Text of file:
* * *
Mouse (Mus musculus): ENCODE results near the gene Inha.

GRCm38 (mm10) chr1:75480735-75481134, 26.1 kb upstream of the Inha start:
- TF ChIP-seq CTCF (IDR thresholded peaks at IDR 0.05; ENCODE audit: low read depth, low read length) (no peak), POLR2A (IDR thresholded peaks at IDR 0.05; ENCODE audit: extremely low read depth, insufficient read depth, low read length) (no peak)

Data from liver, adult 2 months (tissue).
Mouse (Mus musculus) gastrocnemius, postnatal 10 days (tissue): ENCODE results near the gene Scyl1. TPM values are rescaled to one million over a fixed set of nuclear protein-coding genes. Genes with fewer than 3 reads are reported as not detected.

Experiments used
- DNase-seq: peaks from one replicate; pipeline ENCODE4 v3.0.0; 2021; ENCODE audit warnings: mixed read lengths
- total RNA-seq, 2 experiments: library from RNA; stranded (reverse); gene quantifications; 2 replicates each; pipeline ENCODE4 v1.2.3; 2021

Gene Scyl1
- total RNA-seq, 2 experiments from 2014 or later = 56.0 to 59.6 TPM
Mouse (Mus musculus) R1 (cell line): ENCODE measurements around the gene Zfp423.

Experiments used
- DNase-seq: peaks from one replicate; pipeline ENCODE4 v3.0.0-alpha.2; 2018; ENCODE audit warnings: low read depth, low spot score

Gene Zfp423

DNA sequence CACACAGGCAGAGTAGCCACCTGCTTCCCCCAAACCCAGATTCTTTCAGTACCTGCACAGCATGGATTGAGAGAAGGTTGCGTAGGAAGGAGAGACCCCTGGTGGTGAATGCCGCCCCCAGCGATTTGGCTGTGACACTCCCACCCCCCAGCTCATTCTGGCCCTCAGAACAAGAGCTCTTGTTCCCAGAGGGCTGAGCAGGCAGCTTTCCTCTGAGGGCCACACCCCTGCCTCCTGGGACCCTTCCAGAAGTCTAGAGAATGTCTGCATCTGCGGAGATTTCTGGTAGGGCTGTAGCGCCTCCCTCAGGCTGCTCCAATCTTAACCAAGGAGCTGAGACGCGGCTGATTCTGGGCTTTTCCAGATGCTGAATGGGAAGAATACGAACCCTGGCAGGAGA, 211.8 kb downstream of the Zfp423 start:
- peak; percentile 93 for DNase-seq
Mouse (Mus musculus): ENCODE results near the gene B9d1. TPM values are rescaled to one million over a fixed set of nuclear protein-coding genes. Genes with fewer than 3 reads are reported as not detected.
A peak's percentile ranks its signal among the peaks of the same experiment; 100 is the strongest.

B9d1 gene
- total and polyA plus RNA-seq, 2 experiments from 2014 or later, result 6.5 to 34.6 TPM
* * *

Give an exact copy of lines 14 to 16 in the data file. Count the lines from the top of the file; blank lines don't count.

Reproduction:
Gene Zfp423

DNA sequence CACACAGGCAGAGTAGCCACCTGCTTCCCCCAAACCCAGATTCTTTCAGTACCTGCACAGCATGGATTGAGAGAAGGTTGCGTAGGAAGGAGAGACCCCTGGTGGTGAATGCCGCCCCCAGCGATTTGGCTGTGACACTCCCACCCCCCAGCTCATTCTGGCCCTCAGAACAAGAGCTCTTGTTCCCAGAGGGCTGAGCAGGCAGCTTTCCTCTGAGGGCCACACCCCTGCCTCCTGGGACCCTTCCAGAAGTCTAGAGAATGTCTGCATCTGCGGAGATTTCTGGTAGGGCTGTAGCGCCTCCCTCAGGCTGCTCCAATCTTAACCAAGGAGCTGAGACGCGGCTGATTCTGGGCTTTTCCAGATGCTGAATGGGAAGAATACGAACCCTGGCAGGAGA, 211.8 kb downstream of the Zfp423 start:
- peak; percentile 93 for DNase-seq